Hello from Hades! Though I have two days off—the 48 hour summer, as we post-baccs are calling it—before my second semester of physics commences, it’s hard to do anything today but sit at home and home the heat doesn’t seep into hobbit house. With temperatures breaking 105 degrees, it’s a good day for reading, resting, and recipe developing.
Of course, turning on the oven or eating anything hot feels like lunacy in this weather, which is why it’s appropriate that I have a raw book review for you today! Months ago, the lovely Amber Shea Crawley sent me a copy of her new book, Practically Raw, for review. I am so ashamed that it has taken me months to review it; the problem with me and book reviews is that I don’t like posting a review until I’ve made, and can show off, the beautiful recipes therein. But it’s really rare that I have time to cook at all lately, and then when I do, I feel as though I should be creating some new stuff for you guys. The upshot? Major delays in the book review realm.
But no matter. Amber has been a gem about my pokey speed in writing about Practically Raw, and now that I am, I’m so glad to be sharing! It’s a wonderful book for beginners and connoisseurs of raw and vegan food alike.
Amber, who eats an almost exclusively plant based diet, has an incredible friendly and stress free approach to raw foods. She’s studied at 105 Degrees Culinary Academy, and is the protégé of Matthew Kenney, so the woman knows her stuff. That said, Amber presents raw foods largely from the standpoint of culinary enthusiasm: no dogma, no sweeping restrictions. I think she and I have a very similar point of view, actually: serious adoration of raw cuisine, and conviction that it’s healthful and exciting to learn how to work with vegetables in their raw form, but very little zealotry about raw being “superior” to cooked.
In fact, one of the things that makes Amber’s book special is the abundance of cooked options! For every cracker, bread, and cookie, there is a baked option, along with a raw option, and cooked options are offered throughout for eaters who aren’t yet ready—or simply don’t wish to—take a high raw or all raw plunge. I think it’s an ingenious way to present raw foodism: as a delectable preparation option that isn’t the only preparation option.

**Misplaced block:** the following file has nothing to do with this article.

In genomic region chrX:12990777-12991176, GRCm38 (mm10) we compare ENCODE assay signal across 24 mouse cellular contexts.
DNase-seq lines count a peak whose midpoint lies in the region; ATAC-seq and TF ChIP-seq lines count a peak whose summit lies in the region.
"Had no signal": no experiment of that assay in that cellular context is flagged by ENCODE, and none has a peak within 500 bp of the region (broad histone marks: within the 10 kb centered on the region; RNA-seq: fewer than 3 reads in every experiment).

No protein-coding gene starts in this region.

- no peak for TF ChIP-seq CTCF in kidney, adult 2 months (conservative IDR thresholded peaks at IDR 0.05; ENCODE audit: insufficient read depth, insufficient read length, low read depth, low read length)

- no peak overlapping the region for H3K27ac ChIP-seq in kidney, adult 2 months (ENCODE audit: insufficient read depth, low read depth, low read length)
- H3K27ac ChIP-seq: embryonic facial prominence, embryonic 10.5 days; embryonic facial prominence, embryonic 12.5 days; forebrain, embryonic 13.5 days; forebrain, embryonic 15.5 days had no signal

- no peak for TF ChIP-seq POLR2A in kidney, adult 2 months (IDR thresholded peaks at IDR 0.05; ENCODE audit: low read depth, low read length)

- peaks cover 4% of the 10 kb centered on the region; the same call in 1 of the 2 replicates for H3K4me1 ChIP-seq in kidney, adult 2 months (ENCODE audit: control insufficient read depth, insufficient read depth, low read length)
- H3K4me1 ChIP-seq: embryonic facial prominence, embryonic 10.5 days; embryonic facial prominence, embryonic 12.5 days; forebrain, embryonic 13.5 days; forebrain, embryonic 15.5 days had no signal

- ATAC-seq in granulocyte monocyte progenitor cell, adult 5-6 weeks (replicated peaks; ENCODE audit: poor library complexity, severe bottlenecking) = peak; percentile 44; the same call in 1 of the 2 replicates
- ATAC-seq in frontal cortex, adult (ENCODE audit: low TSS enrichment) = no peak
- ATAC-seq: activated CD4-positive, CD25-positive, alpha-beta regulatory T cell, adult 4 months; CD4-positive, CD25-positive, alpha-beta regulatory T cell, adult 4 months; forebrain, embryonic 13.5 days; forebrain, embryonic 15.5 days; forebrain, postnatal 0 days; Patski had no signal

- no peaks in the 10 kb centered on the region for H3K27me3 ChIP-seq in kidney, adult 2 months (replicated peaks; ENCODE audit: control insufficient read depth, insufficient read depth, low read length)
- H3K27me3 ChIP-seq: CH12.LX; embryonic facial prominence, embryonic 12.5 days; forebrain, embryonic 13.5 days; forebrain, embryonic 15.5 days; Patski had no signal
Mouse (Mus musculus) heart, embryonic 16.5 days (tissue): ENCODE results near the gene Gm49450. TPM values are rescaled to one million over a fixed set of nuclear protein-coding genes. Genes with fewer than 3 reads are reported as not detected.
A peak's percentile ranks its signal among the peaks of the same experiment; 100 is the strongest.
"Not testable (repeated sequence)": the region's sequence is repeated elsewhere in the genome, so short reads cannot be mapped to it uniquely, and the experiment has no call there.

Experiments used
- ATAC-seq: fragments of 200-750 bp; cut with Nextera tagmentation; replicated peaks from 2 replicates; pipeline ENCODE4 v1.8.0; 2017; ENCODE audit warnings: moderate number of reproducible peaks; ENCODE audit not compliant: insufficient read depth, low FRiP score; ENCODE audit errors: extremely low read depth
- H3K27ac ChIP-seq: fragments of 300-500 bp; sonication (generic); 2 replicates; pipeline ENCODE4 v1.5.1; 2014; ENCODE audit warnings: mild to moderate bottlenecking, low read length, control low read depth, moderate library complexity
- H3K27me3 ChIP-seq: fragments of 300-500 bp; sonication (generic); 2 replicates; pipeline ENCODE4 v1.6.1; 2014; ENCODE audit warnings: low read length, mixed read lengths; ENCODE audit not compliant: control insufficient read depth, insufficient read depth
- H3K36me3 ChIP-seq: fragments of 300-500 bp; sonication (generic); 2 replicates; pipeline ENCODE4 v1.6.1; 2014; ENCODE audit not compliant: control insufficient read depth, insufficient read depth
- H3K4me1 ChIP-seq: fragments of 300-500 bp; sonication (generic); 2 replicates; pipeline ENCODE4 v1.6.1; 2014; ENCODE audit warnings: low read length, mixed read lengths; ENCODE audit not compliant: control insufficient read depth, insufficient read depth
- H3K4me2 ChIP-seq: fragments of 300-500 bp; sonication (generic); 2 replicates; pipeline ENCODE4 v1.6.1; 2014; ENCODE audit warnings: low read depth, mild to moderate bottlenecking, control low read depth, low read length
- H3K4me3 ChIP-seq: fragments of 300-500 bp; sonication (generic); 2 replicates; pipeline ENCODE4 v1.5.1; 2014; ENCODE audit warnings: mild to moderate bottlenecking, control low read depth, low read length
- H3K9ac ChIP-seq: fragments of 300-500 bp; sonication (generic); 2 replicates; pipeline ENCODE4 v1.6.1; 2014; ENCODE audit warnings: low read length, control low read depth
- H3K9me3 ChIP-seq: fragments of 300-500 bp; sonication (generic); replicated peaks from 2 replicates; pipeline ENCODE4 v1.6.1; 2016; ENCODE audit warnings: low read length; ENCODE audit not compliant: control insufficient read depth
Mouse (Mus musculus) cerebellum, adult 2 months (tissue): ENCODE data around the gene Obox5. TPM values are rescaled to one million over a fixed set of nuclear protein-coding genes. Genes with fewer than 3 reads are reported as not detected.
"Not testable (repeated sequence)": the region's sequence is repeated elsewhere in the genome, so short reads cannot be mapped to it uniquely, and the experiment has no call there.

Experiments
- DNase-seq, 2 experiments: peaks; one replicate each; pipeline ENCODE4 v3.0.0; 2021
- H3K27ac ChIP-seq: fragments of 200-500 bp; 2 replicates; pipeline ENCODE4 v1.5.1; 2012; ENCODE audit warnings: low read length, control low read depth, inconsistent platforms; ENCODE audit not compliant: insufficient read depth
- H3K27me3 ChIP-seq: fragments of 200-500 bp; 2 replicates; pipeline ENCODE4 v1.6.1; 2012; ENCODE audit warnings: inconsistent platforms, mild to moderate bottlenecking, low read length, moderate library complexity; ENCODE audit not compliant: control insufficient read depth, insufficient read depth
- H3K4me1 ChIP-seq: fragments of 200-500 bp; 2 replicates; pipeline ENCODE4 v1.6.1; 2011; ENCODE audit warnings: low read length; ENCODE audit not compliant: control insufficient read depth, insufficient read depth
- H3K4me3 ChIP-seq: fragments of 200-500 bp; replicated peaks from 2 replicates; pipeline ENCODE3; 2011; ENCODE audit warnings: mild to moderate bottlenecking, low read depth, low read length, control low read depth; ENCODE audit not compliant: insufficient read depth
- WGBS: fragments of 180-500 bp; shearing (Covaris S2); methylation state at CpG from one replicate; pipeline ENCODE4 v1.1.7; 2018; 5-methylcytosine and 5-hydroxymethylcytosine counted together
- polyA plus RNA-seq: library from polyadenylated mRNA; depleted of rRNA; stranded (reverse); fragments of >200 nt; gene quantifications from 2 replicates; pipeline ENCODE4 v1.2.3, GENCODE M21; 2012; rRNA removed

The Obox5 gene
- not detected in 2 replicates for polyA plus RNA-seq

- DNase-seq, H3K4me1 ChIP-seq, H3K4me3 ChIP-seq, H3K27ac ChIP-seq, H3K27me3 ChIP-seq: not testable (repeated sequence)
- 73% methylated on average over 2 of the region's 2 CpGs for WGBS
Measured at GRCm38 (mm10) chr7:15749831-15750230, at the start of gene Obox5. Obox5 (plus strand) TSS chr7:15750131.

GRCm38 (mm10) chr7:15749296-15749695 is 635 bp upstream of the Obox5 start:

All of the recipes in Practically Raw are:
Some of the notable ones include Almond Butter Sesame Noodles, Vegetable Korma Masala, Fiesta Taco Roll-Ups, Primavera Pesto Pizza, Pizza Kale Chips, Cherry Mash Smoothies, and Parisian Street Crêpes. You may have seen variations of these before—the raw pizza, for instance—but I assure you that Amber’s recipes are quite a bit easier than much of what you’ve seen. And as a raw food loving gal who just can’t get down with really elaborate prep right now, I appreciate the ease and simplicity of Amber’s uncooking.
With Amber’s permission, I’m sharing some photos from the book. This is the apple pie oatmeal:
The Christmas cheese ball:
The pizza kale chips and chocolate kale chips:
And the incredibly creamy, dreamy macadamia and cashew hummus, which I made with all cashews (to keep the price point slightly lower). So rich and tasty!
Desserts, like coconut chocolate fudge bites
And a raspberry lemon mousse tart, also abound:
I also have a few photos of my own. Though I wish I could say I’ve made it through the whole book, I haven’t yet. But I’ve made some of the recipes that stood out to me as simple, accessible, and appealing. These include many of the fruit smoothies, which are perfect for D.C.’s blazing temperatures, and most of the salads. I also tried Amber’s banana bread squares on a night when I was brave enough to have my dehydrator on in the heat. They were worth it! Made only of almonds, banana, and a few seasonings, they’re incredibly simple and tasty:
I also love the peach creamsicle smoothie. Amber read my mind in saying that she sometimes find the taste of orange to be overpowering. Using peaches and OJ, rather than straight up orange, as the base for this tasty smoothie is ingenious. A touch of coconut butter makes it oh-so-decadent.
Finally, one of the recipes that most captured my heart was Amber’s raw “sushi bowl”—this used cauliflower rice in place of regular rice, and had a huge assortment of chopped veggies. I didn’t have all of the ingredients on hand—I wish I’d had some of my homemade gomasio!—but even the makeshift version I made, which included cucumber, pepper, carrots, and my pepper hemp sauce, was great.
Here’s Amber’s way prettier version:
In her foreword, Amber writes, “although ‘practical’ and ‘flexible’ are not yet widely used terms in the raw food world, they are terms for which I believe the raw community is ripe and ready.” I couldn’t agree more, and the very practical and accessible recipes in this book are proof.
If you’re looking to get started with more raw food, I really recommend exploring Practically Raw, and taking to hear the double entendre of the title, which reminds you to keep an open mind, and enjoy the benefits of raw food without feeling trapped by the label.
With that, I’m off to make some blueberry ginger Vitamix ice cream. Happy Saturday, all!